The Hemenway Southwestern Archaeological Expedition and its enigmatic director, Frank Hamilton Cushing, have been the subjects of renewed scholarly interest in recent years. A controversial character throughout his career, Cushing's contribution to southwestern archaeology today is considered critical to understanding the prehistory of that area. Recently, David Wilcox of the Museum of Northern Arizona and others have started to pull together various pieces of information about the Expedition. When published, this new analysis will give a fuller picture of this Expedition's place in the study of the prehistory of the Southwest. While it is generally recognized as the first major scientific archaeological investigation in the Southwest, a final report of the Expedition was never written, and its first director, Frank Cushing, published little on its activities.

Emil Haury's 1945 monograph on Los Muertos, a site investigated in detail by the Expedition, however, is a classic work on Hohokam culture. It was drawn from Expedition materials (artifacts and manuscripts) deposited in 1894 at Harvard's Peabody Museum after Mrs. Hemenway's death. Haury evidently was unaware of two other locations of primary source material from the Expedition--the Southwest Museum in Los Angeles, and the Huntington Free Library in New York. These institutions obtained their Expedition holdings through their association with Frederick W. Hodge, who as secretary to the Expedition retained many of its papers. He also was given the Expedition papers in the Cushing family's possession sometime after Cushing's death in 1900. Hodge was subsequently an ethnologist with the Museum of the American Indian (and concurrently president of its Library, the Huntington Free Library); he then went to the Southwest Museum where he remained director for many years.

Hemenway papers are from the early years of the Expedition, documenting the daily activities of its staff. Cushing's "Daily Jottings" actually start before the Expedition gets underway, and often are no longer than a sentence or two. The "Daily Orders" were written by Frank and Emily Cushing (Cushing, when incapacitated by illness, would dictate either to his wife, Emily, or to Frederick Hodge). The "Orders", along with the "Daily Reports in Detail", are largely from the early part of 1888. Margaret Magill's diary notes from January to August, 1887, are a particularly interesting part of the collection. Miss Magill subsequently married Frederick Hodge. Scattered Hodge-Cushing correspondence from 1887-1890 is included in these papers, as are several miscellaneous reports authored by these two men. The thus help complete the picture of the role of the Hemenway Southwestern Expedition in the study of southwestern prehistory.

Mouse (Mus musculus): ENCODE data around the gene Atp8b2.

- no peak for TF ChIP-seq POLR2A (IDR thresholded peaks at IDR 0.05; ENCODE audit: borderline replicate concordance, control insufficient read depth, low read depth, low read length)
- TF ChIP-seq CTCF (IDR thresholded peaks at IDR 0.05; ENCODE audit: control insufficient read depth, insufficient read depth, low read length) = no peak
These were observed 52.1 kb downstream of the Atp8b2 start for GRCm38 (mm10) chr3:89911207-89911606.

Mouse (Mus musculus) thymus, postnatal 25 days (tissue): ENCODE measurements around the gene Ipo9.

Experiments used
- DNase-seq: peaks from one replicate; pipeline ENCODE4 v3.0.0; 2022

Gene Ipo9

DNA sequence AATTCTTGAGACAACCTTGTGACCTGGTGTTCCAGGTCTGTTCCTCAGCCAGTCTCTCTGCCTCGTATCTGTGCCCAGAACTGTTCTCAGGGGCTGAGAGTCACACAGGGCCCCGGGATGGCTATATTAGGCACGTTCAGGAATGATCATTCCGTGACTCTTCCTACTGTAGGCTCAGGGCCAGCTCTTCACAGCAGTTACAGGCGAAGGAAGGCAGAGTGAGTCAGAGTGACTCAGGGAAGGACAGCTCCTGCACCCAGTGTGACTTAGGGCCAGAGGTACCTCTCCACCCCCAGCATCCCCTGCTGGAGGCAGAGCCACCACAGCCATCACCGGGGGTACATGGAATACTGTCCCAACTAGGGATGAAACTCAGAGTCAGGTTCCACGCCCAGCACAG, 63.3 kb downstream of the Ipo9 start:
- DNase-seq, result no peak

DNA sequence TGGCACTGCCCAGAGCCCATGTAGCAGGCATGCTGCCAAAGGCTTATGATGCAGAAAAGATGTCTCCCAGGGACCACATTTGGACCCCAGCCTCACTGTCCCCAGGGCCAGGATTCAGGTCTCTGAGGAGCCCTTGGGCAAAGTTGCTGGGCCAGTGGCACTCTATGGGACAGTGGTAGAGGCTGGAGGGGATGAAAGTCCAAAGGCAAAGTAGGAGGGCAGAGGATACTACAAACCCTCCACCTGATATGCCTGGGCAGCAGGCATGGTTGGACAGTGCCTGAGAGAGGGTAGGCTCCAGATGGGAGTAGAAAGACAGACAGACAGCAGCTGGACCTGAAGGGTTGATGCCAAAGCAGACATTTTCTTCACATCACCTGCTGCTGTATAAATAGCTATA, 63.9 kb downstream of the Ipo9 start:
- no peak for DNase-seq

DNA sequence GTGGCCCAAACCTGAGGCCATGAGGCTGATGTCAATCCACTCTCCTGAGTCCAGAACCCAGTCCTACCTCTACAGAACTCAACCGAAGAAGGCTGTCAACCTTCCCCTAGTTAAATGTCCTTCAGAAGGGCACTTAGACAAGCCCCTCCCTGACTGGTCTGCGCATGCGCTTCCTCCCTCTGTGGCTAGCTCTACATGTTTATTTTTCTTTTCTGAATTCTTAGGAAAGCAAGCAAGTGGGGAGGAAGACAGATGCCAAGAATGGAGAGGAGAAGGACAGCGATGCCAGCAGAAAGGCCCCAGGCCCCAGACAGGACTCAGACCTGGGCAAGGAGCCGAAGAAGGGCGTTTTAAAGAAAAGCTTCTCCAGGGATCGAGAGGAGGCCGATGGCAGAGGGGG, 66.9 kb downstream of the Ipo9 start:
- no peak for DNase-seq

Cushing, Frank Hamilton, "Preliminary Notes on the origin, Working Hypothesis, and Primary Researches of the Hemenway Southwestern Archaeological Expedition," Seventh Congres international des americanistes (Berlin, 1890), p.151-94.

Haury, Emil W. The Excavation of Los Muertos and Neighboring Ruins in the Salt River Valley, Southern Arizona, Papers, Peabody Museum of Archaeology and Ethnology, vol. 24, no. 1 (1945).

Hinsley, Curtis M. Savages and Scientists: the Smithsonian Institution and the Development of American Anthropology, 1846-1910. Washington: Smithsonian, 1981.

Mark, Joan. Four Anthropologists: an American Science in its Early Years. New York: Science History, 1980.